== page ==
First State has established committees to draw 50 people into the responsible investing effort. CEO Mark Steinberg chairs the Responsible Investment Steering Group and the investment teams are accountable to him for integrating ESG, which “gives it a different gravitas in terms of its importance,” said Will Oulton, global head, responsible investment. First State also has an ESG Committee comprising representatives from each investment team, a Marketing and Communications Working Group, a Distribution and Sales Group, and a HR Working Group focusing on employee engagement, diversity and training. “We are working to develop knowledge and skills across the entire organisation – not just investment professionals but also [people] selling, promoting and justifying what we do. It’s an organisation-wide challenge,” Oulton said. “It’s a change management programme as opposed to a responsible investment programme, so wherever you sit in the business, you can see it.”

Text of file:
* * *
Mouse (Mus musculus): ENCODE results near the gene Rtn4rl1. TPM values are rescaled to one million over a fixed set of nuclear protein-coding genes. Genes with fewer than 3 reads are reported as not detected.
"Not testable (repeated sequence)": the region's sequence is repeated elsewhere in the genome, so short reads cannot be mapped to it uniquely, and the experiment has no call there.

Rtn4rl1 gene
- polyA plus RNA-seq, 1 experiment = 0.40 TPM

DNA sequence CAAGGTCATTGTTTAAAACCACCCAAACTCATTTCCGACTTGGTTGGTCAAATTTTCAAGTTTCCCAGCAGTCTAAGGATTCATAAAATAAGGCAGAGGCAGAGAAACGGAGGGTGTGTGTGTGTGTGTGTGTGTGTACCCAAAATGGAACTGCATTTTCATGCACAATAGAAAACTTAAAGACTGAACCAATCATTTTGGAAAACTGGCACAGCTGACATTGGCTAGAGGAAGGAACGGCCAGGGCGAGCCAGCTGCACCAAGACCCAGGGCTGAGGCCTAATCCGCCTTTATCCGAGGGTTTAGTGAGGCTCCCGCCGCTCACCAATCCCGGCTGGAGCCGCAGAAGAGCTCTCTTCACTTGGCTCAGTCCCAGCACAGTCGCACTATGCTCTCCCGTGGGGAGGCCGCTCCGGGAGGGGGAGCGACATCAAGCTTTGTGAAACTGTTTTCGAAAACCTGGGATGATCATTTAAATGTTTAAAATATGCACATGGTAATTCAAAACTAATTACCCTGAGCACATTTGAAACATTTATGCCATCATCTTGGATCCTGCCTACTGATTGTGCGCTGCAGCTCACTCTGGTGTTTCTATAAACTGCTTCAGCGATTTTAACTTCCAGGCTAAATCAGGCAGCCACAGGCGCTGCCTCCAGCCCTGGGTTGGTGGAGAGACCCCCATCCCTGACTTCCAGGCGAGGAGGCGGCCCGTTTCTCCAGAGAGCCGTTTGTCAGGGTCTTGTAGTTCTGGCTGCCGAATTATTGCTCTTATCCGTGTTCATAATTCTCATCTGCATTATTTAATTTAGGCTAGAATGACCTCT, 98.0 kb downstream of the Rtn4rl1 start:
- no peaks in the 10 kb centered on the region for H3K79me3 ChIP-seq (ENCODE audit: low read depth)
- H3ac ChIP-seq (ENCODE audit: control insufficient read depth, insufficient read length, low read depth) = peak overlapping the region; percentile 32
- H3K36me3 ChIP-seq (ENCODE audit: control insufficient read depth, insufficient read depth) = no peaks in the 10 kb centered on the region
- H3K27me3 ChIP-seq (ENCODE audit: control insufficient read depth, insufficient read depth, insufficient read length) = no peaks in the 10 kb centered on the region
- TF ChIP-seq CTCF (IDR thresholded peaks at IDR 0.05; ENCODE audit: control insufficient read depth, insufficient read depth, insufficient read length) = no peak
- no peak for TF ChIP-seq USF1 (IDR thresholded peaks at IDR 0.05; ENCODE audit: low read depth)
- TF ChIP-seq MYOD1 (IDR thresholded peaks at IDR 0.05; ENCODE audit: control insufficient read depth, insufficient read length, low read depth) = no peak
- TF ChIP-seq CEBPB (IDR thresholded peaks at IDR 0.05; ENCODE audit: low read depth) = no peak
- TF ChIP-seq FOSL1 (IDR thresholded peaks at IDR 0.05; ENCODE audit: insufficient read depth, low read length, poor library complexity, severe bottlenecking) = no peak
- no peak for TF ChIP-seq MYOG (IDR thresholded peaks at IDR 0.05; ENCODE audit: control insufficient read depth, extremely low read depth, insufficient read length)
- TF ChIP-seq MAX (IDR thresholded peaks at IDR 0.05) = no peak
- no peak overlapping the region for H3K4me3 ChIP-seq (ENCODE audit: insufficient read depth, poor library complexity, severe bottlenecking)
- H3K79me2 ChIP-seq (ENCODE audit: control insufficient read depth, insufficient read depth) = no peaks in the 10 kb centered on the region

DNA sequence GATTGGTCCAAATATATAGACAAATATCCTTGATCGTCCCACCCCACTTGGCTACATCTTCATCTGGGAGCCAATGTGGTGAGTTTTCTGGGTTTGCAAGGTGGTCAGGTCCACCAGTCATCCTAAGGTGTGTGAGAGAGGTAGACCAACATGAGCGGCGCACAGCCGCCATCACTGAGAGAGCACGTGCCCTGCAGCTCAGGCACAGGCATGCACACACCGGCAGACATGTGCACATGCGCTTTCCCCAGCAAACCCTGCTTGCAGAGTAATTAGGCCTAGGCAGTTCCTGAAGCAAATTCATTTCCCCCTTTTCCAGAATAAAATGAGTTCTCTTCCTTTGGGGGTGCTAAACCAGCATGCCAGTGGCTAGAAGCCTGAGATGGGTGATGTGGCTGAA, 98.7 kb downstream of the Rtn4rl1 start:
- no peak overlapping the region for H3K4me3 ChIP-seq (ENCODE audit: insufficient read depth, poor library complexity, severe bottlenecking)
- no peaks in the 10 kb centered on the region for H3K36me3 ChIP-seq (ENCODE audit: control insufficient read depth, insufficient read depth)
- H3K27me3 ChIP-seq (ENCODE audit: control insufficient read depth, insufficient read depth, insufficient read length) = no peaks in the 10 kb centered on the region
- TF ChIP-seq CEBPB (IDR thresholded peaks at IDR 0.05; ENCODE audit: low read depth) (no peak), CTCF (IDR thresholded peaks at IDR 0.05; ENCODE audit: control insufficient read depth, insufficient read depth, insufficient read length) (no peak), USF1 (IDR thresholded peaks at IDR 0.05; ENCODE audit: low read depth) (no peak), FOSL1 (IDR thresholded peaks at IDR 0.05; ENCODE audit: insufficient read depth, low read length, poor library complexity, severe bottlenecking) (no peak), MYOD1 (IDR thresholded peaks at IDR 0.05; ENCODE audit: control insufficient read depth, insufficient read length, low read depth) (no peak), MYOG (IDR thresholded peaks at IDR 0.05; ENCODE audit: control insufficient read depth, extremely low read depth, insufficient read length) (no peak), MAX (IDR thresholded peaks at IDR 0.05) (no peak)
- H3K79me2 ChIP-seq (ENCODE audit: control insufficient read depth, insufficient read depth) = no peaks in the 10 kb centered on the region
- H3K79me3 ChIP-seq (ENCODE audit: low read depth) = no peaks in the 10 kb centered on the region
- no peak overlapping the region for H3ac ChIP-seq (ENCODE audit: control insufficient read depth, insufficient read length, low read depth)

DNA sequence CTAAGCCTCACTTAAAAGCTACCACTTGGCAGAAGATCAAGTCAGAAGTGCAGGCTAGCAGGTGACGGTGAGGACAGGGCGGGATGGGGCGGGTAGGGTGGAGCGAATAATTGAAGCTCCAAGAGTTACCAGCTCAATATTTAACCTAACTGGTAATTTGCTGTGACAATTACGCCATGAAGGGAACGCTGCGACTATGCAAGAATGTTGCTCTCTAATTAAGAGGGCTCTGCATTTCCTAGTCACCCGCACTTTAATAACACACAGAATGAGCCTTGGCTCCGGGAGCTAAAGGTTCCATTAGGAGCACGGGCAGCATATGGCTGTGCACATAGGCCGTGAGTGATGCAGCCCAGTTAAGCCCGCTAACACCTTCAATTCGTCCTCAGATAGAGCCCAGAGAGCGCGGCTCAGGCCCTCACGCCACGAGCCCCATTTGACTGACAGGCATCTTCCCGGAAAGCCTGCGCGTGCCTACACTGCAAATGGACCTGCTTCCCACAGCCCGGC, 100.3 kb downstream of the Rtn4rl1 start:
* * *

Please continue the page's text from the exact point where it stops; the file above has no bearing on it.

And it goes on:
In the same vein, Robeco launched its Sustainability Ambassador Programme in 2018, identifying ambassadors in RFP writing, marketing, sales, event management and other functions. Each investment team has one specialist driving ESG integration, as well as key performance indicators (KPIs) relating to ESG, said Masja Zandbergen, head of ESG integration. “[CIO equities Peter Ferket] was our sustainability fund’s first manager, so he’s very committed to the topic and that’s more important than having targets,” Zandbergen added.